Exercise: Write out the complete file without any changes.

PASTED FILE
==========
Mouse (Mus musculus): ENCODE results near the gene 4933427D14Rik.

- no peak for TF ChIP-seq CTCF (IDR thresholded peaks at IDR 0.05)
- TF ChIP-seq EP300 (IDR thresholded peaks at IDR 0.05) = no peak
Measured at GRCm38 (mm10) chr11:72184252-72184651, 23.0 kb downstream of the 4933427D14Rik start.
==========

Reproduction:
Mouse (Mus musculus): ENCODE results near the gene 4933427D14Rik.

- no peak for TF ChIP-seq CTCF (IDR thresholded peaks at IDR 0.05)
- TF ChIP-seq EP300 (IDR thresholded peaks at IDR 0.05) = no peak
Measured at GRCm38 (mm10) chr11:72184252-72184651, 23.0 kb downstream of the 4933427D14Rik start.